Oregon legislator introduces bill to ban field burning
Mar 16,2007 00:00 by Bend_Weekly_News_Sources

Legislation emphasizes protecting the health of Oregonians

Salem – State Representative Paul Holvey (D-Eugene) stood up for the health of Oregonians today by rolling out House Bill 3000, a bill to prohibit field burning in Oregon.

HB 3000 protects public health by banning open-field, stack, and pile burning as well as propane flaming in Oregon.  The bill transfers authority for managing the Smoke Management Program from the Oregon Department of Agriculture (ODA) to the Department of Environmental Quality (DEQ).  Fees and fines collected from burning and compliance will be placed into Open Burning Management Account that will be used to finance DEQ program costs.

“Agricultural field burning constitutes a major threat to public health in Oregon” Rep. Holvey said.  “I introduced this legislation because it is my belief that the state needs to better protect Oregonians from the health impacts of fine particulates associated with agricultural field burning.”

“We have clear scientific evidence documenting the correlation between exposure to fine particulate matter and increased incidents of asthma, heart disease, and even premature death” Rep. Holvey went on to say.  “The air quality index and most methods used to measure particulate matter are very site specific. The data used throw out the worst impact days and are over longer periods than the actual smoke impacts a persons’ health. And quite frankly people don’t breathe averages.”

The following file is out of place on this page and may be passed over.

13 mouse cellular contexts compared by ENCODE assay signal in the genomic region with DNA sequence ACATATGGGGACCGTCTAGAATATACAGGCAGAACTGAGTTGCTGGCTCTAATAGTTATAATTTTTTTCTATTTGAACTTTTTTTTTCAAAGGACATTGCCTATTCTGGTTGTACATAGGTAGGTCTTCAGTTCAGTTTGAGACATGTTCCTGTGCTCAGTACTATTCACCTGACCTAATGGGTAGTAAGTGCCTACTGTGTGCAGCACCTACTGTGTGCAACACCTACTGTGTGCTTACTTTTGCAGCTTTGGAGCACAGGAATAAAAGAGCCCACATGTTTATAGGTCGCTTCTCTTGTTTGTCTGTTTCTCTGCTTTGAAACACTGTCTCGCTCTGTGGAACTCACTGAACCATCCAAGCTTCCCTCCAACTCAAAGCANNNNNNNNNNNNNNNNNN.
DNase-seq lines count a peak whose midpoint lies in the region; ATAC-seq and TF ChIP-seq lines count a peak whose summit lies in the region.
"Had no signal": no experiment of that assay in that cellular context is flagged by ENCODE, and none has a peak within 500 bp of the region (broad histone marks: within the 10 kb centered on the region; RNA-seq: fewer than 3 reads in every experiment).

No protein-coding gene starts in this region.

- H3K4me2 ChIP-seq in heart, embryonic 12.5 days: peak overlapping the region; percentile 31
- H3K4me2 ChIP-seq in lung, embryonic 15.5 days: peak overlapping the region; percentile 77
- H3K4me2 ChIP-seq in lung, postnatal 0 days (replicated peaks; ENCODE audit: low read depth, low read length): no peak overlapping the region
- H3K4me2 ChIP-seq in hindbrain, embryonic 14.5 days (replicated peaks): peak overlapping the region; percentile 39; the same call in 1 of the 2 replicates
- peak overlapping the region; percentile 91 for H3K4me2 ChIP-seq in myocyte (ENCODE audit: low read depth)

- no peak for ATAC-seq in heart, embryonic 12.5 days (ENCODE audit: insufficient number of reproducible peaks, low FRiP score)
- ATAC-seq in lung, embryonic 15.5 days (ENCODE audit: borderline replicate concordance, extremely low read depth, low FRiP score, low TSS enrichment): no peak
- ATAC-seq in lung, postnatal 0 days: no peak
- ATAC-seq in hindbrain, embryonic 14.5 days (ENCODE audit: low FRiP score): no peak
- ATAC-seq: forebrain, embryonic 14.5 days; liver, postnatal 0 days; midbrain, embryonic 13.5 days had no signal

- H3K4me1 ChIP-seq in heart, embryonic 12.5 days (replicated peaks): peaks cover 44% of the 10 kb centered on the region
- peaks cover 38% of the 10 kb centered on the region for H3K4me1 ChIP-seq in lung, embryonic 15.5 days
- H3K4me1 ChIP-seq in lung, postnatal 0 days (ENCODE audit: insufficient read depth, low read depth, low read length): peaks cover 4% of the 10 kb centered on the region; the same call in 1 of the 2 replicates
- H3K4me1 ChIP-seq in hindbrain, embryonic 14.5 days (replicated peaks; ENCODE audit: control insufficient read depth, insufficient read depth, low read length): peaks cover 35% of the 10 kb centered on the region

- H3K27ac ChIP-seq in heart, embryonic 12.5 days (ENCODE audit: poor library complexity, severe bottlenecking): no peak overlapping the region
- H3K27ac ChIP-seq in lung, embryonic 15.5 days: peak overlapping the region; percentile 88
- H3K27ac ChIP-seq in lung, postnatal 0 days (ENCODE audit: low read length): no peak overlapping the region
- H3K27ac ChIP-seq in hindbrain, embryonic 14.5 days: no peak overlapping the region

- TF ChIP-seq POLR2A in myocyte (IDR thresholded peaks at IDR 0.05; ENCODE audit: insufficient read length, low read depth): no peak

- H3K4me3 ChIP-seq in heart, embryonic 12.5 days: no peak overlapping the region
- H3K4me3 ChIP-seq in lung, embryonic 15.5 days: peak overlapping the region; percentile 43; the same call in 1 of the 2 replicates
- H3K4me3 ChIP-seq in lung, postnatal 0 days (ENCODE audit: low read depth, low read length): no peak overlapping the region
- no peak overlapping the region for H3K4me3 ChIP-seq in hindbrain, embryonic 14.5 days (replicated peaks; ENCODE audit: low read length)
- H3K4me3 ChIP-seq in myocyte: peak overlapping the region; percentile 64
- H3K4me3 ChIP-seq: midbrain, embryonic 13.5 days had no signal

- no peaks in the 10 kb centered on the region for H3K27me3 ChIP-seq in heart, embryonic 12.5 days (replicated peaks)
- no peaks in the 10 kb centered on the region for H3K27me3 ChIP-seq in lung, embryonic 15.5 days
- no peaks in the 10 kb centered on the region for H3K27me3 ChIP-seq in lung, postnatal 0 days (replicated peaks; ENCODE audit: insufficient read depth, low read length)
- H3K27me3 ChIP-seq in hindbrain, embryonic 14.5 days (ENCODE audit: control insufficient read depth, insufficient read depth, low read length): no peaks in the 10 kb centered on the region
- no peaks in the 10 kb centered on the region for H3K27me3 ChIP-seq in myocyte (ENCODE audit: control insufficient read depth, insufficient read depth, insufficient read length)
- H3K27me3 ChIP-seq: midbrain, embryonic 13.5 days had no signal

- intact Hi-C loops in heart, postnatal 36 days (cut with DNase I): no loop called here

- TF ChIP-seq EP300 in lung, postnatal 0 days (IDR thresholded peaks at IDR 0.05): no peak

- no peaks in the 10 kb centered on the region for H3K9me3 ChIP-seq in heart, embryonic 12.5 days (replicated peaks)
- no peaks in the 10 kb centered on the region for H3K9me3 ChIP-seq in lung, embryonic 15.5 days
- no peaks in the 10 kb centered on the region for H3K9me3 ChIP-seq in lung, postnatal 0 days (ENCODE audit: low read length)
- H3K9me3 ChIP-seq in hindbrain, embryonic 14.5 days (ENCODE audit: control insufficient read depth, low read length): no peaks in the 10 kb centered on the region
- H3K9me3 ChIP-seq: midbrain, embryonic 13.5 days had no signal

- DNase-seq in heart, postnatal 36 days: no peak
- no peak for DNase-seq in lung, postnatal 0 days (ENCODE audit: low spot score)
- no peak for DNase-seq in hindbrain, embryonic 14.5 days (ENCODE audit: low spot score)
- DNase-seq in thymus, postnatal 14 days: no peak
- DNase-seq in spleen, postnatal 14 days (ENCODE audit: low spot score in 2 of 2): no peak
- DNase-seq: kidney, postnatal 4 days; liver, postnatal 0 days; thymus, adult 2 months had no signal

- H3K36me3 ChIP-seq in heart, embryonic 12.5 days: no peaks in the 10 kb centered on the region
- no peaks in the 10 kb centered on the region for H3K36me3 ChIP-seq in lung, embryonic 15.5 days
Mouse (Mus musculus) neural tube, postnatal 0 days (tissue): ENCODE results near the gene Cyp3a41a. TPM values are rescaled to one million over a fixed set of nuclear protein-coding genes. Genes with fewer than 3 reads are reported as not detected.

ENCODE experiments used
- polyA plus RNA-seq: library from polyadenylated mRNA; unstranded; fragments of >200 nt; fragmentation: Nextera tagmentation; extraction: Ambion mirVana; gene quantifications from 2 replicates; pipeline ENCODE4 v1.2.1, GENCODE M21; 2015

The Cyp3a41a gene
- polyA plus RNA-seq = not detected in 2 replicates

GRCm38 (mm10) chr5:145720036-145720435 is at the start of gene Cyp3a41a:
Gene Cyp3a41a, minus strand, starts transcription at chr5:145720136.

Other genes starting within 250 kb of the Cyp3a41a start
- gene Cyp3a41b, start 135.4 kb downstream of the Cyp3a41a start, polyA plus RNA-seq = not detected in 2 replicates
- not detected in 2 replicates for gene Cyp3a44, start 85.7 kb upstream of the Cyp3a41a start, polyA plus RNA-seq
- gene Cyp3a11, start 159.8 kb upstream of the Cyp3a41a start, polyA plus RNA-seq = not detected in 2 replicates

Smoke produced from burning contains small particles called fine particulate matter abbreviated PM2.5.  These toxicologically active particles enter deeply into the lungs and can result in health problems.  Individuals with pre-existing conditions, like asthma and heart disease, children, and the elderly can experience medical complications from exposure to these fine particulates.  However, there is no safe level and everyone is at risk from fine particulates.  Increased medication use, emergency room visits, and even premature mortality can result from such exposure.  Not only does field burning affect the medical costs to Oregonians, there are also negative costs to the tourism and recreation industries.

Oregon is one of the few western states that still allows’ field burning.  Washington State completely abolished the practice in 1998.  Since that time the amount of acreage being farmed and yields of grass seed have increased.  The Ninth Circuit recently banned field burning in Idaho as a result of their non-compliance with the Federal Clean Air Act.  Oregon is currently not in compliance with the Clean Air Act partly because of agricultural exemptions for burning and air quality.

The Oregon Medical Association, American Lung Association of Oregon, Lane Regional Air Protection Agency, the Oregon Lung Specialists, and many individuals from the health community have joined in calling for a ban on field-burning in Oregon.  The bill has been referred to the House Committee on Health Care with subsequent referral to the Agriculture and Natural Resources Committee.